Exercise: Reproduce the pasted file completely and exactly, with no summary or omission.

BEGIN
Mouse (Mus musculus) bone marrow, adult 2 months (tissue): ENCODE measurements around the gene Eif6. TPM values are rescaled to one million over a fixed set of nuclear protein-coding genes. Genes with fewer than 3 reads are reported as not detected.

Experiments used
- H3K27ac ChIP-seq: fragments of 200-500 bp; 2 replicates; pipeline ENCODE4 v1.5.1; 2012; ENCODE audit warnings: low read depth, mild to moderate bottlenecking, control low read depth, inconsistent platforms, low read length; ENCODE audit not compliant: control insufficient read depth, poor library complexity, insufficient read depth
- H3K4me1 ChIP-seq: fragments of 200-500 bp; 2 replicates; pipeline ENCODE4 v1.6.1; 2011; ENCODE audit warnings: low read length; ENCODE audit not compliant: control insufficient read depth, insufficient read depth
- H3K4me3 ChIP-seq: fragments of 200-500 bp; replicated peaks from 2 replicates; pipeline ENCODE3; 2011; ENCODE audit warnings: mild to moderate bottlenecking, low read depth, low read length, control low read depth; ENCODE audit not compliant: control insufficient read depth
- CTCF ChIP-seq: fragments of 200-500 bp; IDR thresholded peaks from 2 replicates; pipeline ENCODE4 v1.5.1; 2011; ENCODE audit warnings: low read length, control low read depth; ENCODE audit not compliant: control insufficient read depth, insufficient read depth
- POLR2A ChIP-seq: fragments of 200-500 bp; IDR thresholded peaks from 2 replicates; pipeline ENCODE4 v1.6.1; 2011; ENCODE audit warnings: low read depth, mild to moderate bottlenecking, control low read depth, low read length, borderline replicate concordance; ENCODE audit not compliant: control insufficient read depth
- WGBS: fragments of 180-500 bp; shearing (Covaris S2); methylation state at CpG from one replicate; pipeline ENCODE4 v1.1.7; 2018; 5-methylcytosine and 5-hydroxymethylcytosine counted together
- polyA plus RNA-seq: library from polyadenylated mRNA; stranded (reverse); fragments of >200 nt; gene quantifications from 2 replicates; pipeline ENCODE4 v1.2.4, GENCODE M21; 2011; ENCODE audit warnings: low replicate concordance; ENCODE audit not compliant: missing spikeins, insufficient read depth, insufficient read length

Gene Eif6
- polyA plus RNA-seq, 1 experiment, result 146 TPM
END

Mouse (Mus musculus) bone marrow, adult 2 months (tissue): ENCODE measurements around the gene Eif6. TPM values are rescaled to one million over a fixed set of nuclear protein-coding genes. Genes with fewer than 3 reads are reported as not detected.

Experiments used
- H3K27ac ChIP-seq: fragments of 200-500 bp; 2 replicates; pipeline ENCODE4 v1.5.1; 2012; ENCODE audit warnings: low read depth, mild to moderate bottlenecking, control low read depth, inconsistent platforms, low read length; ENCODE audit not compliant: control insufficient read depth, poor library complexity, insufficient read depth
- H3K4me1 ChIP-seq: fragments of 200-500 bp; 2 replicates; pipeline ENCODE4 v1.6.1; 2011; ENCODE audit warnings: low read length; ENCODE audit not compliant: control insufficient read depth, insufficient read depth
- H3K4me3 ChIP-seq: fragments of 200-500 bp; replicated peaks from 2 replicates; pipeline ENCODE3; 2011; ENCODE audit warnings: mild to moderate bottlenecking, low read depth, low read length, control low read depth; ENCODE audit not compliant: control insufficient read depth
- CTCF ChIP-seq: fragments of 200-500 bp; IDR thresholded peaks from 2 replicates; pipeline ENCODE4 v1.5.1; 2011; ENCODE audit warnings: low read length, control low read depth; ENCODE audit not compliant: control insufficient read depth, insufficient read depth
- POLR2A ChIP-seq: fragments of 200-500 bp; IDR thresholded peaks from 2 replicates; pipeline ENCODE4 v1.6.1; 2011; ENCODE audit warnings: low read depth, mild to moderate bottlenecking, control low read depth, low read length, borderline replicate concordance; ENCODE audit not compliant: control insufficient read depth
- WGBS: fragments of 180-500 bp; shearing (Covaris S2); methylation state at CpG from one replicate; pipeline ENCODE4 v1.1.7; 2018; 5-methylcytosine and 5-hydroxymethylcytosine counted together
- polyA plus RNA-seq: library from polyadenylated mRNA; stranded (reverse); fragments of >200 nt; gene quantifications from 2 replicates; pipeline ENCODE4 v1.2.4, GENCODE M21; 2011; ENCODE audit warnings: low replicate concordance; ENCODE audit not compliant: missing spikeins, insufficient read depth, insufficient read length

Gene Eif6
- polyA plus RNA-seq, 1 experiment, result 146 TPM